If I could boil down this post on getting freelance jobs as a beginner without experience, I’d be left with these four things below; my four principles, or, “4 Bes.”
They sound simple on the surface, but you’d be amazed at how difficult one or more might be for any given person. Thus, if you can execute on all four, you’ll be well on your way to landing your first gig.
The biggest challenge of breaking in on Upwork (and a big reason why many caution against it) is the competition. You’re definitely one of many tiny fishes ferociously fending for yourself in a very large pond. So, you can either blend in as just another writer, or, you can “do the opposite” to give you a much better chance of standing out:
When others are bidding low, you bid high. Or, at least bid around what the client has budgeted for, and, at an amount you’re comfortable with trading your time for.If you think the secret to freelance writing success is under-bididng the competition, you need to change you’re thinking.
You might land a job here or there, but it’s not sustainable, and the firs time you get paid $20 for an article that took you 3 hours to complete, you’ll be looking for a new side gig.
BE a Good Person
If you’re a good person, this one is easy. If you know you have the tendency to be a little rough, or, you think you don’t have the time to be a good person, please stop and revaluate your approach. Meaning, the vast majority of the freelancers against which you’ll be bidding will be treating prospective clients like nothing more than names on a screen.Those who actually take the time to treat people well and with respect will stick out like a sore thumb.
In the long run, it’s not just about landing your first gig…it’s about building relationships that could lead to more, and more steady jobs down the road.
I don’t mean lay out your sob story in your proposals or writing, but appealing to the emotion of the prospective client. And, importantly, emotion doesn’t mean sadness or heart strings. It could be joy and happiness brought on by humor. It could be the feeling of “a ha!” It could be as simple as causing the little hairs on arms and the backs of necks to stand when words are read.Really, it means going above and beyond words on a page; to words that jump off the page, and then jump down the throat of the reader.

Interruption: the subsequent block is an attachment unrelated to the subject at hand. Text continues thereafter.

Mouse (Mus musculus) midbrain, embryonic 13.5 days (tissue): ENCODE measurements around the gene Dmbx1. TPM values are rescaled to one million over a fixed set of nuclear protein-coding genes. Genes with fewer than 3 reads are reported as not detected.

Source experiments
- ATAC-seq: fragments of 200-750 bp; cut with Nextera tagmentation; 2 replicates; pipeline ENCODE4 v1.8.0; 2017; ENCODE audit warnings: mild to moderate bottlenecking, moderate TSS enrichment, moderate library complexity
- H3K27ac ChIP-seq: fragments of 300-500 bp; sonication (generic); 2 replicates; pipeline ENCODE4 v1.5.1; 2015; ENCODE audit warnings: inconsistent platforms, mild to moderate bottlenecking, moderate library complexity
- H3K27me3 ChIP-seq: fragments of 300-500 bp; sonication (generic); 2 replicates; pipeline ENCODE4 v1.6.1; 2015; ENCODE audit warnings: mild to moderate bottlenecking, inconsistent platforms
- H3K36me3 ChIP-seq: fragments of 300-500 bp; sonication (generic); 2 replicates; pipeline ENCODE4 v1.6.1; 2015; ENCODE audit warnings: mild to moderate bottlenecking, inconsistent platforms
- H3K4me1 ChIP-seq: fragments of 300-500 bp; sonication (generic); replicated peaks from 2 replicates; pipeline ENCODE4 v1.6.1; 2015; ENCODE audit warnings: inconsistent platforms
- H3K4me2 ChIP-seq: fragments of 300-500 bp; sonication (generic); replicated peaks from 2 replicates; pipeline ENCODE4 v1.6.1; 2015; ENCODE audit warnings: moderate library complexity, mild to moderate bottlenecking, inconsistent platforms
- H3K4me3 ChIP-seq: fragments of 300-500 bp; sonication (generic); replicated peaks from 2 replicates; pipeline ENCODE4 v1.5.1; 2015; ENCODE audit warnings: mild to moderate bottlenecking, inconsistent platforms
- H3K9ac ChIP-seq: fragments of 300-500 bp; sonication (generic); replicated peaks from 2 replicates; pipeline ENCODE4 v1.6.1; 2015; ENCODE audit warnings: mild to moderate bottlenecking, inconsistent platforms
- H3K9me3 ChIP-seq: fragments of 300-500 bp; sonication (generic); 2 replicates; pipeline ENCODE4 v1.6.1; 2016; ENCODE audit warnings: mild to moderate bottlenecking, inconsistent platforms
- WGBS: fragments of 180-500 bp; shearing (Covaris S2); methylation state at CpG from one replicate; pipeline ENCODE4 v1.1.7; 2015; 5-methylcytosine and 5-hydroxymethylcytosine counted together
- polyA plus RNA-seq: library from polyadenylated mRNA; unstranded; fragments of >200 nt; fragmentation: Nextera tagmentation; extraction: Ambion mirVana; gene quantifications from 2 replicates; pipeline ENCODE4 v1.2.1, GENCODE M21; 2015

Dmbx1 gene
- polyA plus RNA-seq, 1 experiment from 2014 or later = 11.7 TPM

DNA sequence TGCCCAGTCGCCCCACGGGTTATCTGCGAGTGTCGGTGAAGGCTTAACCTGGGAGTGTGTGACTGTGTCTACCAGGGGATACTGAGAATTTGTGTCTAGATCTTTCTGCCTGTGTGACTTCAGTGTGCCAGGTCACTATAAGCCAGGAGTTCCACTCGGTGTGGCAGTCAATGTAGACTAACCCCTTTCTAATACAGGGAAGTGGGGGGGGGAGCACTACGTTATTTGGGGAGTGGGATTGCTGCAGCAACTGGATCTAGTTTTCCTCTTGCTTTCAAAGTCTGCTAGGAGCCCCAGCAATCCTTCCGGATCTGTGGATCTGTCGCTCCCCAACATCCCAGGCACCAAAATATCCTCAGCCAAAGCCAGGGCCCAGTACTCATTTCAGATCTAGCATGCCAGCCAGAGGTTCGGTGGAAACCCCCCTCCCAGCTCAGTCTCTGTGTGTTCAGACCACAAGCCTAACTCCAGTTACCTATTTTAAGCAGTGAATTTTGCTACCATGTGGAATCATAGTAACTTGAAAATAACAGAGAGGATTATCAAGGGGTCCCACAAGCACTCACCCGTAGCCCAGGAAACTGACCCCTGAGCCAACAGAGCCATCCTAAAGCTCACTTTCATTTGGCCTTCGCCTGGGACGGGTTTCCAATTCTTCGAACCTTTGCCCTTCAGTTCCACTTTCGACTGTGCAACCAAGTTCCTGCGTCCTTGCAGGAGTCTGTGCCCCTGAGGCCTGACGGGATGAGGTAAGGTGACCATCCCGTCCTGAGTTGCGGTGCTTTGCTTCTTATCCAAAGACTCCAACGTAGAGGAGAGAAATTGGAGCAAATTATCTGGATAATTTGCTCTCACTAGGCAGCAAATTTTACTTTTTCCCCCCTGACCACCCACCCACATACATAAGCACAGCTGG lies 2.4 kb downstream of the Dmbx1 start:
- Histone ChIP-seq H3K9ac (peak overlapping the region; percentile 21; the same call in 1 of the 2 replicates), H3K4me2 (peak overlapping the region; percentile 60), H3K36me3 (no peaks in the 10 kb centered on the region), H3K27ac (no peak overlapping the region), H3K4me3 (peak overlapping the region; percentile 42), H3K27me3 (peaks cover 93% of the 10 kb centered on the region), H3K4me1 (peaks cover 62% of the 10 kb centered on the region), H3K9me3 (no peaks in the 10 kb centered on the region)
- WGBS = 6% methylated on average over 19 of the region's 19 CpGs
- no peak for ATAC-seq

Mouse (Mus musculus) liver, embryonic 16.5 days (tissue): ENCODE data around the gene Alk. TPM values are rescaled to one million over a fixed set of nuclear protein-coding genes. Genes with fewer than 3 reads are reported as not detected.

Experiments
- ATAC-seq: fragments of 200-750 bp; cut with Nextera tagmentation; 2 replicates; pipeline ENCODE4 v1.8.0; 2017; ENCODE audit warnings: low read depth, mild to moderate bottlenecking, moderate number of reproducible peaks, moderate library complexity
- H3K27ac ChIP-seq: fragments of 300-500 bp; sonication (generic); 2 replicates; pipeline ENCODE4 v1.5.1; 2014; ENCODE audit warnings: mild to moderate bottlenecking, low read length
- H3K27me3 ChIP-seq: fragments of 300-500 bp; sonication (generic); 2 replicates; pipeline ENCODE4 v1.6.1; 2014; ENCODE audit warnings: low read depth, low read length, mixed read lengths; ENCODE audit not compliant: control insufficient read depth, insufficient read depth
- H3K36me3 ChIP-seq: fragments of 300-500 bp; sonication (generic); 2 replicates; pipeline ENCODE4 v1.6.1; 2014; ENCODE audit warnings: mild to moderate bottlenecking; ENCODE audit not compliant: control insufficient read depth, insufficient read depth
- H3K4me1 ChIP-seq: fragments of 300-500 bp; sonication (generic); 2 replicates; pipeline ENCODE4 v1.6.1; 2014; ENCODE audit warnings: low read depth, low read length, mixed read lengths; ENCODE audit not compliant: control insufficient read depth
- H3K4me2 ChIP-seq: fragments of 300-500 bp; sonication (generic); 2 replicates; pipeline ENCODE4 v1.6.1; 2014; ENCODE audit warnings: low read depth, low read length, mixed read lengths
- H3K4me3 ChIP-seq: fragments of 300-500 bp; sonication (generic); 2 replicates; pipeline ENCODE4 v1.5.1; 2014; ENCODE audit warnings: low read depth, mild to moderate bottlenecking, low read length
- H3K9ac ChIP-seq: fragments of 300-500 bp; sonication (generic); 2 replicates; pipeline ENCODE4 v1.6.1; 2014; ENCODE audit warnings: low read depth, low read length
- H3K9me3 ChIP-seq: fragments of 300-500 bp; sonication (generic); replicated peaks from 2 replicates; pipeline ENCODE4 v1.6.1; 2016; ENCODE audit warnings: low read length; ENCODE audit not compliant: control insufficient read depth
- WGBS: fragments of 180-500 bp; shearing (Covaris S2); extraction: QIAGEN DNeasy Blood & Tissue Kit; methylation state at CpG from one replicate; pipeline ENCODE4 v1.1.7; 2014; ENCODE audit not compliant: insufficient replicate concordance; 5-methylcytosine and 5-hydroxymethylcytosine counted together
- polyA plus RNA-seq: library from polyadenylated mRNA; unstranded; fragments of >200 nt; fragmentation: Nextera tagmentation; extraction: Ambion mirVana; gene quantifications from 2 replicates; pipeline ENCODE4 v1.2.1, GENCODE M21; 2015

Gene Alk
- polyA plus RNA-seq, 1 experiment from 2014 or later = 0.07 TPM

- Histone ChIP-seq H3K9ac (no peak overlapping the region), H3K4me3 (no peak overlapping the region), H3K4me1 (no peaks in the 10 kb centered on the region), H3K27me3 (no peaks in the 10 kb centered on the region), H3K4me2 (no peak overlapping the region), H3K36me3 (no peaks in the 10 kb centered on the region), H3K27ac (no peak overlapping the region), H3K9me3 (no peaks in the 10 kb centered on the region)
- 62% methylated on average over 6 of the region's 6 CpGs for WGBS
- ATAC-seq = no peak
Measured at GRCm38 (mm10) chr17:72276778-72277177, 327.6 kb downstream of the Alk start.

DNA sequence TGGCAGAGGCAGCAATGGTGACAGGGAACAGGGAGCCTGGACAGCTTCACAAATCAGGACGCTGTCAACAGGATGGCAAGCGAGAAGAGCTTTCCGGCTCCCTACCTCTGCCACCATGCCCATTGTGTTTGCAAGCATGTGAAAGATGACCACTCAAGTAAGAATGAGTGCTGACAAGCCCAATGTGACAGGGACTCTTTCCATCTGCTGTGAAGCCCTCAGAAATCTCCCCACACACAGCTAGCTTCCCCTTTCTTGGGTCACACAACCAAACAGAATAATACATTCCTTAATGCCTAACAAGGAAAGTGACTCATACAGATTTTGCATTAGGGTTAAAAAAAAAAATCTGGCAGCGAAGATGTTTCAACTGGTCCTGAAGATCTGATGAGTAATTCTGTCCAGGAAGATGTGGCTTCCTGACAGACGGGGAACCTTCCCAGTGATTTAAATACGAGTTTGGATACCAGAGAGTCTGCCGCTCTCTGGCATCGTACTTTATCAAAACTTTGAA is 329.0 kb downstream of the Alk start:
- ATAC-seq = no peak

The bulk of other freelancers are going to be tripping over themselves to come off as buttoned-up and polished as possible. Be different.
This really has to do more with the entire process, but discipline can be broken down into the following:
- Don’t bid on everything. In fact, when your first getting started, there are certain types of jobs you should target.
- Bid early and regularly. I don’t have the data but the sooner you bid, the better your chances, you’d have to think.
- With that said, try and set a bidding window of time, carving out maybe an hour each morning for bidding.
- When you start to get jobs, make sure your deliverables are on time.
- And while you want the client to be happy, draw the line on feedback when called for.
All in all, pretty standard tips in the sense that they aren’t hard to execute. The secret to your success is in understanding you don’t have to stand out as a professional with years of experience. Rather, you really just need to stand out in any way you can.